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Use of electrocochleography for assessing endolymphatic hydrops in patients with Lyme disease and Ménière’s disease.


From an otological standpoint,
Lyme disease can manifest itself as Ménière’s
disease both clinically and electrophysiologically. The aim of this study was to describe the findings of routine clinical, auditory and vestibular tests in patients with Ménière’s and
Lyme disease and to use electrocochleography (ECoG) to assess the presence of endolymphatic hydrops (EH) in both diseases. Transtympanic ECoG was performed in 91 patients with Ménière’s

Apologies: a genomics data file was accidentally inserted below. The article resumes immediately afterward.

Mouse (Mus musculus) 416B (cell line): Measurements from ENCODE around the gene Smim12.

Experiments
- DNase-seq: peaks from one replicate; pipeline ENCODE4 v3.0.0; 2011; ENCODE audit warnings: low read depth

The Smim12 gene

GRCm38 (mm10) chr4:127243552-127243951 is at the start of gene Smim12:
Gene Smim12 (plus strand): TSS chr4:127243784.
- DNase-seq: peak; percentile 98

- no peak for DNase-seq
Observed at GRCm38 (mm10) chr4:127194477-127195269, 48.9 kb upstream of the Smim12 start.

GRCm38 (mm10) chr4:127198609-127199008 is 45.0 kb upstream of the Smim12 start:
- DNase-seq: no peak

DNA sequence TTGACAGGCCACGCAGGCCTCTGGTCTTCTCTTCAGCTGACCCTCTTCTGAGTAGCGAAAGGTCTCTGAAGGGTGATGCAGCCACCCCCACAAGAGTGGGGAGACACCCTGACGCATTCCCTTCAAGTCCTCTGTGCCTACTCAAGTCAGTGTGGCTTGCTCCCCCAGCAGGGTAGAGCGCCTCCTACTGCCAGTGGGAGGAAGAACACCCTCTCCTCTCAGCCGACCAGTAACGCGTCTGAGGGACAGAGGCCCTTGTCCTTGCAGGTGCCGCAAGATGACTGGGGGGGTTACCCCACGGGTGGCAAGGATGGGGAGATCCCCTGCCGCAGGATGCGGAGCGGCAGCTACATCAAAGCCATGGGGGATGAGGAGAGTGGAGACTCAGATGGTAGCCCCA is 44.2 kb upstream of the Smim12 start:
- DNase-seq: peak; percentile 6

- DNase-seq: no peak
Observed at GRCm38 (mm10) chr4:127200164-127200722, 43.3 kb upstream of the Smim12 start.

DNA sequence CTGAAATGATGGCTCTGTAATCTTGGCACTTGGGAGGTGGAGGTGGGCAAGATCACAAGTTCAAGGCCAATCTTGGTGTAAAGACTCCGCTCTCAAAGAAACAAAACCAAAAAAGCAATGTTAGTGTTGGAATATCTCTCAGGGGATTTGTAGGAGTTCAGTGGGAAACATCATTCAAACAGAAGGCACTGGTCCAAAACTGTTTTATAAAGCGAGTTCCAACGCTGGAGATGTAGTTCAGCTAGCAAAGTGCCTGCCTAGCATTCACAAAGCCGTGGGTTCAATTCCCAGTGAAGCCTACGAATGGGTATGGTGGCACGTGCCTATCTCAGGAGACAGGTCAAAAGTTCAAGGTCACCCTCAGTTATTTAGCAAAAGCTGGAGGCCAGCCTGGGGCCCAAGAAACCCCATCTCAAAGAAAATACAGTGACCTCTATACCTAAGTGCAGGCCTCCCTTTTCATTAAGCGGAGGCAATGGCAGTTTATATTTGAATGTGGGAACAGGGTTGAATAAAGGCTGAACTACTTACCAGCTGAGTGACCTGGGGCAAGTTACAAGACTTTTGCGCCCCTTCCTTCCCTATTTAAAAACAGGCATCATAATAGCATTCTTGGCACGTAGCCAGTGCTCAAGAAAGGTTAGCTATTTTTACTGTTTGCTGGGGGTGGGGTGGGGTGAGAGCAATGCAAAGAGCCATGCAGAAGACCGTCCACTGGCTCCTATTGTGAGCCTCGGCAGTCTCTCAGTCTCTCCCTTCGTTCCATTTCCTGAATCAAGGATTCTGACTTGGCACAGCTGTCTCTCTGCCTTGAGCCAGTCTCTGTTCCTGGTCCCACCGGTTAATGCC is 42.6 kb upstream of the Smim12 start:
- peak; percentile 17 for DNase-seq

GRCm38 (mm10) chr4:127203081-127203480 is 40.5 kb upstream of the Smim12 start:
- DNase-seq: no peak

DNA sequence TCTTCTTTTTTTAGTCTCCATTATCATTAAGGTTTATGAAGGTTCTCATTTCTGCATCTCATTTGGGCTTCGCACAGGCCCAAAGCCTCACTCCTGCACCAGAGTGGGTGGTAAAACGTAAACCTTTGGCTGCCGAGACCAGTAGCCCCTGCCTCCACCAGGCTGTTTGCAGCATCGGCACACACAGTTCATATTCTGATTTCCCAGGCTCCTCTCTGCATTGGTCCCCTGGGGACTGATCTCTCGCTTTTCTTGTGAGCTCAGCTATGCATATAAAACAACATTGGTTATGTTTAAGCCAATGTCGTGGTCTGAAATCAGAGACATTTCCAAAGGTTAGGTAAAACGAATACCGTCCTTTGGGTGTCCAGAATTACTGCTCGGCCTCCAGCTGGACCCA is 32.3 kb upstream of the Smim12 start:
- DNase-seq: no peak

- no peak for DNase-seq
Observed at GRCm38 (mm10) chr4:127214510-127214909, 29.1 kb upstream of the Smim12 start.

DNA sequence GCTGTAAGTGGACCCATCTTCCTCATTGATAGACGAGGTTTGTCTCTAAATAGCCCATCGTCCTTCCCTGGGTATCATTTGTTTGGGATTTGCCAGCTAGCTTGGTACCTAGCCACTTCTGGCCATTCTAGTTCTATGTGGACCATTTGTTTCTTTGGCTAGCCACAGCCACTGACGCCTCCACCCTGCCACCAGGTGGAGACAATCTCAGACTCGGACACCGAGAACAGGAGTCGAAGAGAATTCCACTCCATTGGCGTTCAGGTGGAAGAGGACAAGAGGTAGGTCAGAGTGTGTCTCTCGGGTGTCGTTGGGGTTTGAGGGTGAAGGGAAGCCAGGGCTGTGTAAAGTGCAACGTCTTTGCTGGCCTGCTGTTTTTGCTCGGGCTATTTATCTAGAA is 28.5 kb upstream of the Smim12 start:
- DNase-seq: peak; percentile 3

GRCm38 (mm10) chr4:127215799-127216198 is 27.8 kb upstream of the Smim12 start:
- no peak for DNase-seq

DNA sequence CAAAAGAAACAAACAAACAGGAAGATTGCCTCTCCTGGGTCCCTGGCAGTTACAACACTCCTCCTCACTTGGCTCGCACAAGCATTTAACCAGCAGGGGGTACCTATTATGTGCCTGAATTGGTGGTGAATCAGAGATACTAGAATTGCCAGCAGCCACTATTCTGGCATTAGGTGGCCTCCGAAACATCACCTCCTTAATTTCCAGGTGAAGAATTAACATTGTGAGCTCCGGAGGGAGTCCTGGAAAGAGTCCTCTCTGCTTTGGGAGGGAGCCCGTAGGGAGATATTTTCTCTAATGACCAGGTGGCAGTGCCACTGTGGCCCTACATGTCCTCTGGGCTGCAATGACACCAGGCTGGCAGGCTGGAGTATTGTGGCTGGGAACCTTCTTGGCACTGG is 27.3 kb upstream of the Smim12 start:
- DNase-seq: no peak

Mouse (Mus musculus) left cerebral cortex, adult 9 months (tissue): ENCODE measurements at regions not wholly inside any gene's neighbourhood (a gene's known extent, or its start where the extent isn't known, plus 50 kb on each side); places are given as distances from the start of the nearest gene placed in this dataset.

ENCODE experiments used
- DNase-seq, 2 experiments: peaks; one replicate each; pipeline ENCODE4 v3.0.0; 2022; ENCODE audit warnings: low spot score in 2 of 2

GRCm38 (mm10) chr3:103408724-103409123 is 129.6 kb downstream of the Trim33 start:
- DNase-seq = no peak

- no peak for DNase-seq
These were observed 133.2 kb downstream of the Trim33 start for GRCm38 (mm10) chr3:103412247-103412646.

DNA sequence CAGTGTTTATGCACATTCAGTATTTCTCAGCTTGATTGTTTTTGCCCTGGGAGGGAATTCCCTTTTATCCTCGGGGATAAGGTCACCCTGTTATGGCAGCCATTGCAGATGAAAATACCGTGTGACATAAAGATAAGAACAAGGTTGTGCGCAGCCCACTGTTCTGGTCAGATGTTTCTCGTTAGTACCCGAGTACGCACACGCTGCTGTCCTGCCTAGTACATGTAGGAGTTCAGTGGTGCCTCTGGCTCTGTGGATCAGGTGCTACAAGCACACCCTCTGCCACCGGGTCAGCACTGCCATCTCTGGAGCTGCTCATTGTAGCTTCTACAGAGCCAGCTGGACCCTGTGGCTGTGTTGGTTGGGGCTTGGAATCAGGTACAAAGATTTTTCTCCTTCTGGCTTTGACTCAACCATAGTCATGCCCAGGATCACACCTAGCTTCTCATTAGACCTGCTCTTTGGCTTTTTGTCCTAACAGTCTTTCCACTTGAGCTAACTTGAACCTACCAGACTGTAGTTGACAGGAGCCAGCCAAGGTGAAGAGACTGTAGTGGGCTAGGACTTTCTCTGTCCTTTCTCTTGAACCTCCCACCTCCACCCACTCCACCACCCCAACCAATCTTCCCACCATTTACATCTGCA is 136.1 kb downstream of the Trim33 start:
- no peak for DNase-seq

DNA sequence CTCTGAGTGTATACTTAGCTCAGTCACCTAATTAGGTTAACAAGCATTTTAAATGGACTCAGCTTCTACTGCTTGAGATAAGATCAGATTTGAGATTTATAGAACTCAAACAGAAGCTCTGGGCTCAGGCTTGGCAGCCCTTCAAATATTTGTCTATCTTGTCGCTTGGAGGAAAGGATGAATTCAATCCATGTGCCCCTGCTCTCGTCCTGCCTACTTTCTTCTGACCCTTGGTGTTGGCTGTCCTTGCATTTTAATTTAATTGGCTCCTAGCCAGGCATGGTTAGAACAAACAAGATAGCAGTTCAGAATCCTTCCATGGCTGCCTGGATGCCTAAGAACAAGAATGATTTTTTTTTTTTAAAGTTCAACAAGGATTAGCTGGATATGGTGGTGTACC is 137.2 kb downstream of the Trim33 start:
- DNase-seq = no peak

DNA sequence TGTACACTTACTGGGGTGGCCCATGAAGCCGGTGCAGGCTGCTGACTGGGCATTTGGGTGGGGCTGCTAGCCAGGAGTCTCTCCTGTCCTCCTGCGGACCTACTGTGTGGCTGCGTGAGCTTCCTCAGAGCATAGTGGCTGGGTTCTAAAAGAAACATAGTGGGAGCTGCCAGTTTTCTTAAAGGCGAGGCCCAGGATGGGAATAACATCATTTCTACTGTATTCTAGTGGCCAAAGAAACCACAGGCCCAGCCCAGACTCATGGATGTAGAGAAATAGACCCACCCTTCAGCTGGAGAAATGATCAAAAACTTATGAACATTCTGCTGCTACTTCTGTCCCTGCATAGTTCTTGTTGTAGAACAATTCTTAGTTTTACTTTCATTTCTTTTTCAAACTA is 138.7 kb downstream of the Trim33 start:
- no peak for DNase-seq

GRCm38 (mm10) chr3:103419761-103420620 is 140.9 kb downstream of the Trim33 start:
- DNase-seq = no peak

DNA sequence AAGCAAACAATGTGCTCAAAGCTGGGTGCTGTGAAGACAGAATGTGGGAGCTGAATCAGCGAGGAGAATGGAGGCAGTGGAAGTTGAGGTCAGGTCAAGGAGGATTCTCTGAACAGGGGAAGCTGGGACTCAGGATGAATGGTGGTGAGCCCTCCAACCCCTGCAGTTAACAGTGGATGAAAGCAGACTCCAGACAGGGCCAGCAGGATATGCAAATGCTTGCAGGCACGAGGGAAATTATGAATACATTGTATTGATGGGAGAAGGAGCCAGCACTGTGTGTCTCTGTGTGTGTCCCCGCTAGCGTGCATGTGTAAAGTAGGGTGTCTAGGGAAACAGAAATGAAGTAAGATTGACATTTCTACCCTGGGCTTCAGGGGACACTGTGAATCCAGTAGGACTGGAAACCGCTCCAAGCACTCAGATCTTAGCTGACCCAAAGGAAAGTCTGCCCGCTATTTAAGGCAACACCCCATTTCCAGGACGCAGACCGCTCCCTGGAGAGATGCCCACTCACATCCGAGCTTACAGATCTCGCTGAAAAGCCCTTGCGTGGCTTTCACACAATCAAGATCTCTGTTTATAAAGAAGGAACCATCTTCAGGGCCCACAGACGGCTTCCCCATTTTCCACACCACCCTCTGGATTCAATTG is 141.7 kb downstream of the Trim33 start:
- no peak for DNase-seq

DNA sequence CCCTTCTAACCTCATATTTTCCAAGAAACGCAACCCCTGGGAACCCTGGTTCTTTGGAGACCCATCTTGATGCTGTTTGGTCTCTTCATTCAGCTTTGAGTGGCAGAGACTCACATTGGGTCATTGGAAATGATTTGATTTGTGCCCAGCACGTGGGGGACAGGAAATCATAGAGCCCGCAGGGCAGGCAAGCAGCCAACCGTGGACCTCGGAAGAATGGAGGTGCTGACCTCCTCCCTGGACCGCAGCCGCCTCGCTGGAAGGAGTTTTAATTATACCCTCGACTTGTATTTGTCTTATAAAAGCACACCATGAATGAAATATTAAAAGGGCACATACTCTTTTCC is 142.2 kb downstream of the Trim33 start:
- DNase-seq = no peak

disease and in 11 patients with confirmed
Lyme disease. In both diseases the majority of patients had more than one complaint. There was one case with isolated hearing loss in the
Lyme disease group. Typical clinical manifestations of Ménière’s
disease (vertigo, sensorineural hearing loss and tinnitus) were found in 6/11 patients (54.5%) in the
Lyme disease group. The ECoG results indicated that there were 65/91 patients (71.4%) with Ménière’s
disease and 5 patients (45.5%) with
Lyme disease who presented with EH. No statistically significant difference was found between the incidence of different symptoms of Ménière’s and
Lyme disease. On the basis of these results, patients with
Lyme disease should undergo careful examination and investigation, especially in endemic regions. The presence of EH does not exclude the presence of infection with borreliosis as a cause of Ménière’s
disease-like symptoms.

Acta Otolaryngol. 2002 Mar;122(2):173-8. [1]